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Dairy technology adoption allows for better collection of data

Sara Kitchen Published on 11 March 2015

calf hutches

Brian Houin of Homestead Dairy LLC in Plymouth, Indiana, attributes the operation’s growth and success to smart planning and detailed data collection. Houin, along with Joel Gawronski, Ryan Rogers and Matt Houin, own and manage a herd of 3,500 milking cows on three locations. Houin shared the details of the farm’s management success at the 2015 Pennsylvania Dairy Summit on Feb. 4 in Lancaster.



The original dairy began in 1945 with just nine cows in the milking herd. In 1979, Homestead Dairy was formed as a partnership between Floyd and Dan Houin, and the milking herd grew to 110 Holstein cows. The dairy continued to expand through additional dairy farm purchases.

As herd size grew, efficient farm management became increasingly important. Houin explains that data collection and benchmarking is a key aspect of management. Comparing farm data to the industry is a great tool, but in some aspects, it may be too out of reach to be useful.

Because every farm records data differently, Houin says, benchmarking across operations is not always the best comparison. If a farm can benchmark against its own values, measuring progress may be more applicable.

Data collection can be an intimidating task, so selecting what statistics will be most valuable to your herd is important. Choosing to measure and collect data for something in your herd you don’t intend to change or improve is arbitrary. Instead, Houin advises producers to highlight an area of the operation they want to improve and collect data to pinpoint pitfalls and inconsistencies that may be leading to poor performance.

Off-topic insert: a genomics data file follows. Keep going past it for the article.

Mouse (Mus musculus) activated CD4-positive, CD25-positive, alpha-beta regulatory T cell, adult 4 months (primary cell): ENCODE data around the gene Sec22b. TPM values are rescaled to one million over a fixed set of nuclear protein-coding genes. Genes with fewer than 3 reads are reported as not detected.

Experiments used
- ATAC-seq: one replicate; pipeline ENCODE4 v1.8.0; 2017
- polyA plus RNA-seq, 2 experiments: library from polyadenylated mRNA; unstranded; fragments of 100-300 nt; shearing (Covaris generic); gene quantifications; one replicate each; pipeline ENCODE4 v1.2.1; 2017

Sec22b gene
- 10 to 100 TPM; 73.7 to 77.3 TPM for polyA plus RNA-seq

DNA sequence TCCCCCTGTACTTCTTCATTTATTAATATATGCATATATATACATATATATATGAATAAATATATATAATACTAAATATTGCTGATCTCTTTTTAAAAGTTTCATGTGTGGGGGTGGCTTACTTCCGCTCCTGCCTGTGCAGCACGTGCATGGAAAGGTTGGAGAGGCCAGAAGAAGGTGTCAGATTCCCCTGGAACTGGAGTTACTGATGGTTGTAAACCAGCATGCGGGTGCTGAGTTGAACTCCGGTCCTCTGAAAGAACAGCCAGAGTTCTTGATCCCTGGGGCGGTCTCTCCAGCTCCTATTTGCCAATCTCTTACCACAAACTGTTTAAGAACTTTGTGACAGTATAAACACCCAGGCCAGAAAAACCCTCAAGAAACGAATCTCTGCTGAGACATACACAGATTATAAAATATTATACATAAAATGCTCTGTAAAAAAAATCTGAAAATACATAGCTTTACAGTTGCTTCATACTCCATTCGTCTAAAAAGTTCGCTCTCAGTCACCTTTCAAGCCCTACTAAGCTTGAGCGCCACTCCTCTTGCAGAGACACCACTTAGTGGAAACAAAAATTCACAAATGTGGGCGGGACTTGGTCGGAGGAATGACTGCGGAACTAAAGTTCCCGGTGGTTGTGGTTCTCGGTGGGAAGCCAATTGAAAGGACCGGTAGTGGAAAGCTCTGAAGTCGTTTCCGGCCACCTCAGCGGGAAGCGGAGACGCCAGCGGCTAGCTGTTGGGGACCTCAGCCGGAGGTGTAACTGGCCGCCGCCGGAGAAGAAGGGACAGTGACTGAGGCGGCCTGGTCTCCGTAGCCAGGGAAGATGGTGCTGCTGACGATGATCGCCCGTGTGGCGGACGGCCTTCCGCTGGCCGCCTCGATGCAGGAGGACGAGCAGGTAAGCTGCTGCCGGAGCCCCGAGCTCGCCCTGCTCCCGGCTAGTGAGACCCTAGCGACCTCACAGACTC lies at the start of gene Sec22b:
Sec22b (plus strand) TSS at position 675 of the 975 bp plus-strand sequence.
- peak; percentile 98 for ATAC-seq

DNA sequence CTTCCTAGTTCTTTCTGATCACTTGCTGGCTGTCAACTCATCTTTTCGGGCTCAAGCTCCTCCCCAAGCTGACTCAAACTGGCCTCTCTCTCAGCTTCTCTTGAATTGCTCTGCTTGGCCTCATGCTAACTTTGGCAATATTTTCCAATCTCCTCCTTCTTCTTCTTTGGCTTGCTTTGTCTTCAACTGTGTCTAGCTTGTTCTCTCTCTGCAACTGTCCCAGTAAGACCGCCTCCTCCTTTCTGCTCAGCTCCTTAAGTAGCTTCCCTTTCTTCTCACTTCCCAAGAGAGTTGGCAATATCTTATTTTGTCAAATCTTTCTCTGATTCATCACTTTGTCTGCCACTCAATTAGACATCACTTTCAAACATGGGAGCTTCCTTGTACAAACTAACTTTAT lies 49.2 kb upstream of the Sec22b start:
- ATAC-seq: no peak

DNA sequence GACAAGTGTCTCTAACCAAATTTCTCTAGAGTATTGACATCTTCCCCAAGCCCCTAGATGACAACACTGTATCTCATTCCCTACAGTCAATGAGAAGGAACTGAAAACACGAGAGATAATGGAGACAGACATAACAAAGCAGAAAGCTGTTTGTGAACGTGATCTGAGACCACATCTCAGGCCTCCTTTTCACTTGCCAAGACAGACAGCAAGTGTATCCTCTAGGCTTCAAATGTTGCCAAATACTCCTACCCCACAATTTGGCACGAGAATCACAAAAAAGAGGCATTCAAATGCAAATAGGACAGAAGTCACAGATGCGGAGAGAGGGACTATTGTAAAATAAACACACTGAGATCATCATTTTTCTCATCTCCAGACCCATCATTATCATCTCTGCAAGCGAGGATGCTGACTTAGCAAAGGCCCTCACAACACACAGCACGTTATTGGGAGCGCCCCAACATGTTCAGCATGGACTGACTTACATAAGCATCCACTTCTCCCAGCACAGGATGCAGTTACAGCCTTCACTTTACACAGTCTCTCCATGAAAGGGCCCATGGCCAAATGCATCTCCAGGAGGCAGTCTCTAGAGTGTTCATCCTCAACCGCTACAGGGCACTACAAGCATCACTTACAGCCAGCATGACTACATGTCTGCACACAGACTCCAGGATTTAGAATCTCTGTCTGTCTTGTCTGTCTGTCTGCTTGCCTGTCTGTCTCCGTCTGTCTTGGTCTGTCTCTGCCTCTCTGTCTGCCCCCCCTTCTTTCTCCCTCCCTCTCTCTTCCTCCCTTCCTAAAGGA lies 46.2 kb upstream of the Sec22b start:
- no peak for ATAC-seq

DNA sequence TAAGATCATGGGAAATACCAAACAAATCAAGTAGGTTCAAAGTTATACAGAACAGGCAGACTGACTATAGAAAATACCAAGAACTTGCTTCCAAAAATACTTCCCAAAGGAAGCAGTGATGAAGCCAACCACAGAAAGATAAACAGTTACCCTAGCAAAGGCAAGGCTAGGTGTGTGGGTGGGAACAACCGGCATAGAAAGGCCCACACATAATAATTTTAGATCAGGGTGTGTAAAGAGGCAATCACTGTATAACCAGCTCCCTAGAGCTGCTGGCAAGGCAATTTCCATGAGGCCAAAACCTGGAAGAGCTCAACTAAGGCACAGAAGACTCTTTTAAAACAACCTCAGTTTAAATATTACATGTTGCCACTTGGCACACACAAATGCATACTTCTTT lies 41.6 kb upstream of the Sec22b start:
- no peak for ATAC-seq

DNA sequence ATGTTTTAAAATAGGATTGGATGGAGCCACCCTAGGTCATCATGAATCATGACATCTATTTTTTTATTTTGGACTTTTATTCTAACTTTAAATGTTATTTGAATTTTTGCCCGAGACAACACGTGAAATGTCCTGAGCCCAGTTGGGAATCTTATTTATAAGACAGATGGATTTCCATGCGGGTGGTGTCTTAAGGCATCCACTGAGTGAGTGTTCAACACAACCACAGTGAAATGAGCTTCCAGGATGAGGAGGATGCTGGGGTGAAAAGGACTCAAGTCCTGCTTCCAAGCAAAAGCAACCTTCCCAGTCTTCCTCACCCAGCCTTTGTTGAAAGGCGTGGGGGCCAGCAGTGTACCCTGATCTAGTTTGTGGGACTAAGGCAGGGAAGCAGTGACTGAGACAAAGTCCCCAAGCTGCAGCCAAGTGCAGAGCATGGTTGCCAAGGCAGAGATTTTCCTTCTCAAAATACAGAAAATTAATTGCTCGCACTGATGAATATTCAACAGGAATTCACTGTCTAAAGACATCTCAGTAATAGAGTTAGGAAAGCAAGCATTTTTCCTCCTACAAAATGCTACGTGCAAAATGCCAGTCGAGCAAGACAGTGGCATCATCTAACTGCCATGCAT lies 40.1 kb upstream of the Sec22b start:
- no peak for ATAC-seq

The data collection process may also be a daunting task. Accruing the information, maintaining the records and translating it into a digestible and useful format creates more work. To simplify the process, Homestead Dairy LLC uses a variety of technologies to not only gather information but also prepare it in a readable format for the farm.



An effective identification strategy is the first step in the process. Homestead Dairy, LLC uses two forms of identification on each animal. Each calf is tagged with RFID and a visual tag at birth. A spreadsheet for recording calving information keeps employees accountable. Individual weights are recorded at birth, weaning, 4 months old and 6 months old, as well as health information, and are linked to the calf’s identification.

Each calf is genomically tested through the Clarifide program, and the information is used to make many management decisions throughout the farm. The ability to confirm parentage and reduce the incidence of incorrect identification reduces inbreeding on the farm and therefore pushes genetic progress to higher levels of success.

The genomic information also aids in simplifying culling decisions by pinpointing the least profitable and the most profitable animals. The farm culls the bottom 5 to 10 percent. They also use the genomic information to make smart breeding decisions. The top 50 percent of animals are bred to sexed semen, with in vitro fertilization technology being used on the top 2 percent of the herd.

“I always felt our operation was behind in genetics,” Houin says. “We’ve been able to catch up to where I thought we needed to be in just two years. Ninety percent of our heifers are in the 80th percentile [of genetic net merit].”

Herd health monitoring

The farm is currently installing the CowManager herd monitoring system. By measuring activity, eating time, rumination and ear temperature, management can better identify heifers and cows in heat and more efficiently track cow health. Houin explains that he hopes the system will identify sick heifers earlier and lead to more appropriate treatments and faster recovery.